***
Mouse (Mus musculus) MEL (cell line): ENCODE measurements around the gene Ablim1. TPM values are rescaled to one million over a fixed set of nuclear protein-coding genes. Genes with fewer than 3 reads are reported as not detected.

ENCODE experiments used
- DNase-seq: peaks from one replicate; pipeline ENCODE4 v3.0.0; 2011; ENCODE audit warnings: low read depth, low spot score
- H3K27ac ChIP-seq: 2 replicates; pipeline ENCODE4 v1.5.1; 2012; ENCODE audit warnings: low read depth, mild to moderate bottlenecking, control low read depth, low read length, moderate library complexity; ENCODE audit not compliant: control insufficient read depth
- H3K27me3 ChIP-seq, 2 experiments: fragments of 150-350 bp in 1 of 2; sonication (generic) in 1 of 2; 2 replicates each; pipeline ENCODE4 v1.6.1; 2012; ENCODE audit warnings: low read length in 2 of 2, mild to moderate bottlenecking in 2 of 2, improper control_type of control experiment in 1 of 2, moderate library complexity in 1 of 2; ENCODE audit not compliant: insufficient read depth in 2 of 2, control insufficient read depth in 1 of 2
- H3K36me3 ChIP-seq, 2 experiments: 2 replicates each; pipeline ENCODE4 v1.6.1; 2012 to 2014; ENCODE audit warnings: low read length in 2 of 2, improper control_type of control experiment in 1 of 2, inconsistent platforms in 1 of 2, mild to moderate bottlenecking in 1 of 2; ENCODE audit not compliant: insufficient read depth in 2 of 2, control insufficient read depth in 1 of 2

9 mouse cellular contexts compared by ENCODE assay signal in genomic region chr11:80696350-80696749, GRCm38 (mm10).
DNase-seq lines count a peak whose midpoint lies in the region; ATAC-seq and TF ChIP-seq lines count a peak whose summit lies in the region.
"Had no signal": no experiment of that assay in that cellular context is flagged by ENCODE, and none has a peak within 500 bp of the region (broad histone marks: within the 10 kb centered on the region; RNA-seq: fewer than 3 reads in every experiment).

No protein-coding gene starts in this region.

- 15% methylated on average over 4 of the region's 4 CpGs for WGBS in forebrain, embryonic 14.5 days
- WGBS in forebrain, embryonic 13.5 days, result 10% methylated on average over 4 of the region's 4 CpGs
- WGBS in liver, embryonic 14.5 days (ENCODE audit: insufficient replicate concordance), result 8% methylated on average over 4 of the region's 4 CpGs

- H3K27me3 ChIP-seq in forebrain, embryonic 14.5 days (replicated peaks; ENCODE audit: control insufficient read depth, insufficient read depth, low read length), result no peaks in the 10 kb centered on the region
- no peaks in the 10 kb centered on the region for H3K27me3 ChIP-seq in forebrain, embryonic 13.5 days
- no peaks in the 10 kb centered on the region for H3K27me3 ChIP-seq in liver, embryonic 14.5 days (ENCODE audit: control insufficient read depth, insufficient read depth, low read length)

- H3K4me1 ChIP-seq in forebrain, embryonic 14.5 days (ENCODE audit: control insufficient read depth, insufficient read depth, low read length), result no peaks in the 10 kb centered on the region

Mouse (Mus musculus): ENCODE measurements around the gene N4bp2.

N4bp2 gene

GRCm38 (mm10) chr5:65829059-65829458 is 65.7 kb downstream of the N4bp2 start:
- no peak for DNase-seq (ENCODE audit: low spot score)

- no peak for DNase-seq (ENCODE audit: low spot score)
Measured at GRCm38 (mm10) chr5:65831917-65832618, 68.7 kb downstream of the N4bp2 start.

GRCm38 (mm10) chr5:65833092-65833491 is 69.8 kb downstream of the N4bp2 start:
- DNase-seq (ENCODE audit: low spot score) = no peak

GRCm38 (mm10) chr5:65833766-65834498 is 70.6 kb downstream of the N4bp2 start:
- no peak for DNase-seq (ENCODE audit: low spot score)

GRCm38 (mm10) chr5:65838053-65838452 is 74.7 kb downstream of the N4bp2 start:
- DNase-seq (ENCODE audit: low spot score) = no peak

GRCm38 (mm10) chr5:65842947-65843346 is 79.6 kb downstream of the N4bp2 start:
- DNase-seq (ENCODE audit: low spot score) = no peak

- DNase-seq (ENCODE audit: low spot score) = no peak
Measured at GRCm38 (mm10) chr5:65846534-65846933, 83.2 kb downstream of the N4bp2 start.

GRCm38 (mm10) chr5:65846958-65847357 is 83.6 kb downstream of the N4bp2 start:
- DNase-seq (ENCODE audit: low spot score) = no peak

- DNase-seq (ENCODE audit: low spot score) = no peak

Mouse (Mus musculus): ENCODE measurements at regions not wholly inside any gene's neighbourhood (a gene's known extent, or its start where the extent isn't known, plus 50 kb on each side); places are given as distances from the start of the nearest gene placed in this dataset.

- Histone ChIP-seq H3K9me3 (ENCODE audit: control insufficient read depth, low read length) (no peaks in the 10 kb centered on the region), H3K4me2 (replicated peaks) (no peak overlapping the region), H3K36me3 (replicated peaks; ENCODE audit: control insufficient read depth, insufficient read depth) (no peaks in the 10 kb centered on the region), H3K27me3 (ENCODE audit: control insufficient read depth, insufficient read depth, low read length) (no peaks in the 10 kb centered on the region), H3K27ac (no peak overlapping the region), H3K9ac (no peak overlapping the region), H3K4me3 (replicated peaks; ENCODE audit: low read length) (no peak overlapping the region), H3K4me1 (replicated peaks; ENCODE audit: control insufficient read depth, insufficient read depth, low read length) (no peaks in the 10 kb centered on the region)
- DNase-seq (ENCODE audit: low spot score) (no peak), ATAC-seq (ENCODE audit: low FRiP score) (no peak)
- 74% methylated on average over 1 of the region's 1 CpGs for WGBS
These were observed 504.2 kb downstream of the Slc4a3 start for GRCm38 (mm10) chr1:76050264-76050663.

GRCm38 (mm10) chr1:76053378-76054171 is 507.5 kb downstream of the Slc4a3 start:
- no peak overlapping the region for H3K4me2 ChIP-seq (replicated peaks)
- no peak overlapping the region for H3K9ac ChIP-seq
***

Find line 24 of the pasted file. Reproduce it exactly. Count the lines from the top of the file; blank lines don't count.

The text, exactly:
GRCm38 (mm10) chr5:65833092-65833491 is 69.8 kb downstream of the N4bp2 start: